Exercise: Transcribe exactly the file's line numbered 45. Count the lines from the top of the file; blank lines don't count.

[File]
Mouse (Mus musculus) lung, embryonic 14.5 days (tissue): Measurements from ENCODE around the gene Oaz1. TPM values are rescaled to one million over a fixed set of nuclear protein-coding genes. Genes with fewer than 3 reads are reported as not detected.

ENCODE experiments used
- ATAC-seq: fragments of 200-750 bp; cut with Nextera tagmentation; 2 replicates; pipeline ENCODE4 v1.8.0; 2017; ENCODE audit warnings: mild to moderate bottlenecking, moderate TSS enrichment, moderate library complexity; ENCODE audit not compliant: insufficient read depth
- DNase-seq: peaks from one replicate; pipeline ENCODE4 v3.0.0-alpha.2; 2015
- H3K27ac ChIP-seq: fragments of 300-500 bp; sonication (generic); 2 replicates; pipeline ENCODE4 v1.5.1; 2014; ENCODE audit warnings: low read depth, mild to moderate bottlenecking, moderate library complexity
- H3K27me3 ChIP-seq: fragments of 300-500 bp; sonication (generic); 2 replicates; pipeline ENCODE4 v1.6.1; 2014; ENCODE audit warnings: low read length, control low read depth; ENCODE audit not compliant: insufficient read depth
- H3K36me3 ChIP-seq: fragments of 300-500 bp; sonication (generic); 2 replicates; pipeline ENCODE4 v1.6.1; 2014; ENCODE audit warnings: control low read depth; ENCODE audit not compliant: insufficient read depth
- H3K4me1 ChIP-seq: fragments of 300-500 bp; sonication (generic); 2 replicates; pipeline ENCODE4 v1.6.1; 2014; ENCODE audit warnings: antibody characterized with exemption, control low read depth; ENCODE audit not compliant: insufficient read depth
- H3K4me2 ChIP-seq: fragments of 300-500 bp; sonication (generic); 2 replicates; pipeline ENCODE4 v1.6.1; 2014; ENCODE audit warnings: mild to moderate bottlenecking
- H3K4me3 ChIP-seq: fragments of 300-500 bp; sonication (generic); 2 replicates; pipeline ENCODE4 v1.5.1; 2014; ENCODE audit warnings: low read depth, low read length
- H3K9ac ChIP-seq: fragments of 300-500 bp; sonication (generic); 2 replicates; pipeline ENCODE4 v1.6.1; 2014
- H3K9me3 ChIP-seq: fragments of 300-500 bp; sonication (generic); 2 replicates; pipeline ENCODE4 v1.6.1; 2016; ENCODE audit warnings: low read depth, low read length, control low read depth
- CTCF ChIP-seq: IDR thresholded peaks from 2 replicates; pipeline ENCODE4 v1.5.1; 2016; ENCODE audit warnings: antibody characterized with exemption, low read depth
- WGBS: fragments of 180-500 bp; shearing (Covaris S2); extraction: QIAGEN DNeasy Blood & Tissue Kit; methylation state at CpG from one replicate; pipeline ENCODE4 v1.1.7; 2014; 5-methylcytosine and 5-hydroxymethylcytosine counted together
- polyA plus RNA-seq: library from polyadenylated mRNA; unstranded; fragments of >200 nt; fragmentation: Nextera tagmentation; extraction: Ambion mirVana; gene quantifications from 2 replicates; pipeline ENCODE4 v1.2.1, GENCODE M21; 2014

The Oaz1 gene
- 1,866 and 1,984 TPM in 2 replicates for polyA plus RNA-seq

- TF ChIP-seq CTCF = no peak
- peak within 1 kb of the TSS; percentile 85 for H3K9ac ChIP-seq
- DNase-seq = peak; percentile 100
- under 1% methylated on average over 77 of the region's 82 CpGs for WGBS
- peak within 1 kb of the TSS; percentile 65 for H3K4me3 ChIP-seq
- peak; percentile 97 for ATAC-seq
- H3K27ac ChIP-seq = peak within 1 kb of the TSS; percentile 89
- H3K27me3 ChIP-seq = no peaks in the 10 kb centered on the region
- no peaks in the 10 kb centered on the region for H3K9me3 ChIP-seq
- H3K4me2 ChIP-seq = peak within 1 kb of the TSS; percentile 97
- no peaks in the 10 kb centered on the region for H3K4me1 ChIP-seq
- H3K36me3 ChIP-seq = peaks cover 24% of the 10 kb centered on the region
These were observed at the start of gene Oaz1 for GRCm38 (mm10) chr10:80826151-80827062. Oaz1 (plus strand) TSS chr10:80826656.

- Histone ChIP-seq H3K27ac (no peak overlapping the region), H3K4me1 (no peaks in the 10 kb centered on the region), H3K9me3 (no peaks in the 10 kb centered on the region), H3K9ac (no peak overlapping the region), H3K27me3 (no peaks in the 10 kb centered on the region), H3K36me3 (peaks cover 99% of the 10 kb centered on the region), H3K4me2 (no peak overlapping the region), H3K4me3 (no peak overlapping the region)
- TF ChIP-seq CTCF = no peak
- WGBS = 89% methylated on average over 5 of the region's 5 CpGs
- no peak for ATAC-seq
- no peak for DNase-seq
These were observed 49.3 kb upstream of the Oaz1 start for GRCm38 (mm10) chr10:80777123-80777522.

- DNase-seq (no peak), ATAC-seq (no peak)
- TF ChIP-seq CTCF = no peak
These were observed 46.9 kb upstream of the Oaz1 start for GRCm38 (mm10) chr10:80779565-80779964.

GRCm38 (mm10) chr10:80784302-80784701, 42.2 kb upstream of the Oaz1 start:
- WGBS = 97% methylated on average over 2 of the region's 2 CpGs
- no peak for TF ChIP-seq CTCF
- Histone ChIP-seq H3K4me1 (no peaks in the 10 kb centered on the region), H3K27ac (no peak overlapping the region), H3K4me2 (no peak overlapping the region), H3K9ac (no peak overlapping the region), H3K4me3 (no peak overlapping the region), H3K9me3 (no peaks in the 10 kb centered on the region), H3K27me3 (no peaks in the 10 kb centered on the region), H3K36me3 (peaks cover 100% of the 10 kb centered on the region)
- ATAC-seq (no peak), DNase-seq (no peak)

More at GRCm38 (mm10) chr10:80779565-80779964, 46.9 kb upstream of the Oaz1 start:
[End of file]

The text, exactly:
More at GRCm38 (mm10) chr10:80779565-80779964, 46.9 kb upstream of the Oaz1 start: